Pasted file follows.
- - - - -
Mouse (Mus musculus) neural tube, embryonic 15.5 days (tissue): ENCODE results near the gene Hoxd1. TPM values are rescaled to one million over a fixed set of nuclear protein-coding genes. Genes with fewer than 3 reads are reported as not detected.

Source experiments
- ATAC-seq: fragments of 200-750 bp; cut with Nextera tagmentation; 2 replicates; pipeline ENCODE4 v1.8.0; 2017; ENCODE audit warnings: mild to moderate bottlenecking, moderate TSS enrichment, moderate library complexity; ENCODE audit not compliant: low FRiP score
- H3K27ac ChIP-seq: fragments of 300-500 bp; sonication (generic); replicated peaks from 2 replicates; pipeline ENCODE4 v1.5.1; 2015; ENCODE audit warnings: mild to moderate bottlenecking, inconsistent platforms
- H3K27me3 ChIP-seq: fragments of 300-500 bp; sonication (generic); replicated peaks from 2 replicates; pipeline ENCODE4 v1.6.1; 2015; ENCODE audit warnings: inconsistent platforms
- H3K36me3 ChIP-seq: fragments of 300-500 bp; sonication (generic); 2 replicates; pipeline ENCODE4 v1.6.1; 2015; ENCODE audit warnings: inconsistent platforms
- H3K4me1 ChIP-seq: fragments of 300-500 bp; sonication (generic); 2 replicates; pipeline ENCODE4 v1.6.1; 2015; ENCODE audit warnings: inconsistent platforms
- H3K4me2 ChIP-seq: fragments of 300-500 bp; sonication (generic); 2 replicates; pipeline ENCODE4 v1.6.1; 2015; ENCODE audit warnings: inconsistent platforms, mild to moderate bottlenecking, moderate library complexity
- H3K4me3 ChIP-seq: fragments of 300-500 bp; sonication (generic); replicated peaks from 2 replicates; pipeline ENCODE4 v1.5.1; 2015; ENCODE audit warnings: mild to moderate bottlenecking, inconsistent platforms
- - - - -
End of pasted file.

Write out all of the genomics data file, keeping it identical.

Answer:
Mouse (Mus musculus) neural tube, embryonic 15.5 days (tissue): ENCODE results near the gene Hoxd1. TPM values are rescaled to one million over a fixed set of nuclear protein-coding genes. Genes with fewer than 3 reads are reported as not detected.

Source experiments
- ATAC-seq: fragments of 200-750 bp; cut with Nextera tagmentation; 2 replicates; pipeline ENCODE4 v1.8.0; 2017; ENCODE audit warnings: mild to moderate bottlenecking, moderate TSS enrichment, moderate library complexity; ENCODE audit not compliant: low FRiP score
- H3K27ac ChIP-seq: fragments of 300-500 bp; sonication (generic); replicated peaks from 2 replicates; pipeline ENCODE4 v1.5.1; 2015; ENCODE audit warnings: mild to moderate bottlenecking, inconsistent platforms
- H3K27me3 ChIP-seq: fragments of 300-500 bp; sonication (generic); replicated peaks from 2 replicates; pipeline ENCODE4 v1.6.1; 2015; ENCODE audit warnings: inconsistent platforms
- H3K36me3 ChIP-seq: fragments of 300-500 bp; sonication (generic); 2 replicates; pipeline ENCODE4 v1.6.1; 2015; ENCODE audit warnings: inconsistent platforms
- H3K4me1 ChIP-seq: fragments of 300-500 bp; sonication (generic); 2 replicates; pipeline ENCODE4 v1.6.1; 2015; ENCODE audit warnings: inconsistent platforms
- H3K4me2 ChIP-seq: fragments of 300-500 bp; sonication (generic); 2 replicates; pipeline ENCODE4 v1.6.1; 2015; ENCODE audit warnings: inconsistent platforms, mild to moderate bottlenecking, moderate library complexity
- H3K4me3 ChIP-seq: fragments of 300-500 bp; sonication (generic); replicated peaks from 2 replicates; pipeline ENCODE4 v1.5.1; 2015; ENCODE audit warnings: mild to moderate bottlenecking, inconsistent platforms